Stop. Rewind to high school . . . to the senior prom. Play.
You are skateboarding suavely toward the most popular girl in school to ask her to the prom. Your palms are sweaty. You hit a rock. There you are, weeping hysterically in the bushes, with the girl of your dreams leaning over asking, "Are you OK?"
Or, see yourself alone, barricaded in your room, sobbing into your pillow. No one even asked you to the dance. You couldn't ask your cousin. And now everyone will know.
Few can forget the prom--that symbolic night of passage when whatever happens, or doesn't happen, is forever imprinted larger than life on those old mental tapes, when beaming parents send anxious adolescents, stuffed into tuxedoes or latex underwear, out into the world to try to act like adults.
Here, prominent Orange County residents recall their own prom nights when they were humiliated by waiters, scared by their own daring, or thrilled by freedom and the warm, starry night.
Dick Ware doesn't remember the songs, the flowers or the dancing at prom night. He just remembers Debbie. And Fate.
It was 1969, and the comedian was soon to become the first black to graduate from Thomas Jefferson High School in Denver, Colo. During the prom in a downtown hotel, there were "a lot of tears and regrets that people didn't get to know me better," said Ware, who now lives in Newport Beach.
But in retrospect, those memories fade in comparison to his date, a friend from childhood who had recently moved nearby. "She was gorgeous--about 5-foot-7, about 105 pounds, just gorgeous with this golden brown skin and hair. . . . "
Theme Was Fate
There might have been a prom theme, who knows? Ware's theme--and the line he used on Debbie--was Fate. "Fate had driven us together and Fate was on my mind. I was determined. She owed me her soul and her mind and her body because of Fate."
That night, Ware drove them in his father's Buick Riviera. But it was Fate that eventually drove them apart. After high school, Ware went on to the University of Oklahoma and Debbie became a flight attendant. Now, he said, she's the mother of three and weighs 200 pounds. He also is married and the father of what the comedian jokingly called a "baby from hell."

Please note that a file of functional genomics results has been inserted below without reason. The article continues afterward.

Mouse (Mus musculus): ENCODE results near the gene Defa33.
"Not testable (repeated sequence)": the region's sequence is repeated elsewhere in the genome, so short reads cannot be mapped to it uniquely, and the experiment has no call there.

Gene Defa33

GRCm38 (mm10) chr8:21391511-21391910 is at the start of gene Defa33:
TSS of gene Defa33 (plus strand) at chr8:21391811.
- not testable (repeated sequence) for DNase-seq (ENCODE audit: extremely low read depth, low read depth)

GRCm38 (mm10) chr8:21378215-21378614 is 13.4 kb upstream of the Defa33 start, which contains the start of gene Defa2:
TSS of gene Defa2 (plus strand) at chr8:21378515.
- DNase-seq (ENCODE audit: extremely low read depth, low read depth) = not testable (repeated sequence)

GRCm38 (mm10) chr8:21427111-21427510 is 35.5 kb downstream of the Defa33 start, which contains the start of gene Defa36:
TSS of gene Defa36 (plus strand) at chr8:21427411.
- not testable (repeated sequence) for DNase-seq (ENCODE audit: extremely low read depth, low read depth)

He still remembers prom night. What, exactly, he won't say. "Only that it was wonderful."
They were Tustin High School seniors, class of '72, and ready to party. Jeff Parker (now T. Jefferson Parker, author of "Laguna Heat" and soon to be published "Little Saigon") and a friend borrowed a yellow, four-door Cadillac. Then they rented lemon-colored tuxedos. "We were WASPs in heaven," he said.
Looking them over, Parker's father pronounced them mature-looking enough to order wine. So, they took their dates to Five Crowns restaurant in Corona del Mar, where Parker put on his best matter-of-fact attitude and ordered a couple of bottles of the house white.
"The waitress looked at us and started laughing."
From there, they went to the prom at the Tail of the Whale in Balboa, where the band actually knew the songs from Neil Young's album, "Everybody Knows This Is Nowhere." When their favorite songs were played, Parker said, "We were in complete hormonal frenzy."
But afterwards, because they wanted to do something different, they drove north to explore the big city streets. They were somewhere in Los Angeles when they got hungry and stopped at a Norm's restaurant in the wee hours of the morning.
There they were walking down the aisle in their lemon yellow tuxedos with their dates, when they stopped, looked at one another and simultaneously realized that they looked very out of place.
They ended up watching airplanes take off at Los Angeles International.
Mamie Van Doren never went to her senior prom. By the time her classmates at Los Angeles High were seniors, Van Doren--the 1950s star of sex-kitten movies--had married, dropped out and signed a contract with Universal Studios.
Before that, however, she attended numerous proms of her countless boyfriends, recalled Van Doren, now 54 and a resident of Newport Beach.
While not part of the in-crowd, she said, "I stood out in my own way." At 14, her mature figure made her self-conscious, unpopular with girls and popular with boys, she said. She modeled herself after Lana Turner, bleaching the front of her hair and pinning it off to the side with flowers.
She may have walked the high school halls alone, but Van Doren said she dated many young men from private schools, such as Loyola High School. "If they had a dance, they had it at the best clubs down by the beach," she explained.
One escort was Bentley Kennedy, the head of the ROTC (Reserve Officers Training Corps) at Loyola High School. He drove her in his father's '41 Cadillac to a club by the beach where smoking and drinking were banned, she said. A live band played boogie-woogie and jitterbug. At the end came the slow dancing.